Helping Your Child
Please note: For ease in reading, we have used “she” and “her” in the description below even though eating disorders exist in men, women, girls, and boys. This advice is suitable for a child of either gender.
First, remain calm. Approaching a child with an eating disorder can be tricky. Naturally, it is very upsetting to discover that your child might have an eating disorder. If you are panicked, talk to your pediatrician, your partner, or a trustworthy family member or friend. Avoid letting your child overhear you or see you distraught.
Find resources. Before approaching your child, you need to find out what resources are available for your child and for your family, so you can offer her a helpful strategy. Talk with your pediatrician, internist, and school counselor or nurse for information and referrals. You might want to talk to another parent who has been in a similar situation for support and information about available resources. Learn as much about eating disorders as you need to feel like an informed parent and advocate.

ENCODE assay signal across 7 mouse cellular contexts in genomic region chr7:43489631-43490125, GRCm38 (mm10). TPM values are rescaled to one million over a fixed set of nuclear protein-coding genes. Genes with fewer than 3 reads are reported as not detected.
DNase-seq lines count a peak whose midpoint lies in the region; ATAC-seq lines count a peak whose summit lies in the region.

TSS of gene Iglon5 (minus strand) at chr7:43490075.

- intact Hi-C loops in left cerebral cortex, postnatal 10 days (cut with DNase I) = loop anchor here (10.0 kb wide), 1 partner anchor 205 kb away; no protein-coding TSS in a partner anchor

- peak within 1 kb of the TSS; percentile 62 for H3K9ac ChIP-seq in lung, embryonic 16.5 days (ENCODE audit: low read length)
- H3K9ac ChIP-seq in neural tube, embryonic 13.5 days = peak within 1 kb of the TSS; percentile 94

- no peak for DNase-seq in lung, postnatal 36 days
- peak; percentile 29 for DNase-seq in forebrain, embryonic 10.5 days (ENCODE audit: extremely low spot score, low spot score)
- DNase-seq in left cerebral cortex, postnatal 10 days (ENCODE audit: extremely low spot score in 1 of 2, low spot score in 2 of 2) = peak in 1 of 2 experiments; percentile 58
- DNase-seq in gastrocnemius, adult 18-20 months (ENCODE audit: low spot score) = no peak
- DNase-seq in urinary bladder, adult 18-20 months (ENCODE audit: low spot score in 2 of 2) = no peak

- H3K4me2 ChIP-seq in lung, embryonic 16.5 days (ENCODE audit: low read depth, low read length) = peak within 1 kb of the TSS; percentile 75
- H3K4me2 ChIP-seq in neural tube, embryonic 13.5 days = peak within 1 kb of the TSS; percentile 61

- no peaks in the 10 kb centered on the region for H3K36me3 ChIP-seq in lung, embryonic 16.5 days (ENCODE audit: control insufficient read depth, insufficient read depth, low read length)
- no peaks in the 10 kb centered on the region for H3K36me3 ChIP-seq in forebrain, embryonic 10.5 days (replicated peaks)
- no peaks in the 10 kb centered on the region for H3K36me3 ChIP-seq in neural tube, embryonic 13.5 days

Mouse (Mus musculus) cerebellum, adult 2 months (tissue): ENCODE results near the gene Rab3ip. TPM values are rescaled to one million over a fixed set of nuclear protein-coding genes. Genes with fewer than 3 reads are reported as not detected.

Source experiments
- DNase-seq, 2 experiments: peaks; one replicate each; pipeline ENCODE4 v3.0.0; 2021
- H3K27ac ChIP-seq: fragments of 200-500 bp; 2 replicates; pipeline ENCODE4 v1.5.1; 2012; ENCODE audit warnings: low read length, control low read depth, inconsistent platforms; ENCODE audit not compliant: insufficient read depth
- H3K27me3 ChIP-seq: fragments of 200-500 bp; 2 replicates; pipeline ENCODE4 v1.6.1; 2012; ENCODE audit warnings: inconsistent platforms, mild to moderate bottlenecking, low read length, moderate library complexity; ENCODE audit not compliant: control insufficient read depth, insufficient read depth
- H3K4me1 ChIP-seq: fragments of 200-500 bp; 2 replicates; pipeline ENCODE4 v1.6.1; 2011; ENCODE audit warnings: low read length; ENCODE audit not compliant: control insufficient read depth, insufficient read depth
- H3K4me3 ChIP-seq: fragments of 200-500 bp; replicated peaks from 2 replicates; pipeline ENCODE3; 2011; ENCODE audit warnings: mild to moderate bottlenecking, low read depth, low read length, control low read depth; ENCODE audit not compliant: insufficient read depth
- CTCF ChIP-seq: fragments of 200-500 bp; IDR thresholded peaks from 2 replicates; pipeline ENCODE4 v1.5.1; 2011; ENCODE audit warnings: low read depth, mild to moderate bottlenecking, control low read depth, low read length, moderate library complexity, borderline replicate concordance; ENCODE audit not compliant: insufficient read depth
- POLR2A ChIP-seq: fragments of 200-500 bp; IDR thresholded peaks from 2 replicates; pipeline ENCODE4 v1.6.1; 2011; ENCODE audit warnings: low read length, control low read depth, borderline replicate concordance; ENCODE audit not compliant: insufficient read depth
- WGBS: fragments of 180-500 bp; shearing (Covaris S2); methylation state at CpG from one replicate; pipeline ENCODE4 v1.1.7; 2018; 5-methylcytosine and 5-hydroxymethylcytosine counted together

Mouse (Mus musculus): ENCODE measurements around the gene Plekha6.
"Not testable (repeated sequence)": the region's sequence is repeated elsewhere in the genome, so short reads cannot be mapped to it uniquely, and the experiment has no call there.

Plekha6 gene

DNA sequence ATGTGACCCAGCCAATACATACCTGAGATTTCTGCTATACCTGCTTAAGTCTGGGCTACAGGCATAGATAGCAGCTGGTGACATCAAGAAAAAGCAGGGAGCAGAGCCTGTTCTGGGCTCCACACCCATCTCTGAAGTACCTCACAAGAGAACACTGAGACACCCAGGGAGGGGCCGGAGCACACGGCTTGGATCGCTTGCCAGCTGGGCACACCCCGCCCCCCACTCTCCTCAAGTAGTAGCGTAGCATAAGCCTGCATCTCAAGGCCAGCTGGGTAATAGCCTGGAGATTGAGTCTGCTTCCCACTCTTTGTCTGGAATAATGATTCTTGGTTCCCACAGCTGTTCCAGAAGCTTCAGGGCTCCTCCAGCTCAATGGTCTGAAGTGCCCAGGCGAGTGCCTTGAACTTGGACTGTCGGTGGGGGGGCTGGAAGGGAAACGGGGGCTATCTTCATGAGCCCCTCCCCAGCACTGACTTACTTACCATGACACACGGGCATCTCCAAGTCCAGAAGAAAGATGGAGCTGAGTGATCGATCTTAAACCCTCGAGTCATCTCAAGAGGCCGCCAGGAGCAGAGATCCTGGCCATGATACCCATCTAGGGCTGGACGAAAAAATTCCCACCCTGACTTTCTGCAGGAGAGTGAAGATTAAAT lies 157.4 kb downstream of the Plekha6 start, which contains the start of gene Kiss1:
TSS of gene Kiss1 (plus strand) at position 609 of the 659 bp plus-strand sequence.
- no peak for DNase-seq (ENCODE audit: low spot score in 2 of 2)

Meet with a referred therapist initially – without your child, but with your partner – to learn how the therapist practices and to discuss the best strategy for approaching your child. If you are feeling strong emotions such as anger towards your child, you might want to work with a therapist on your own before approaching her.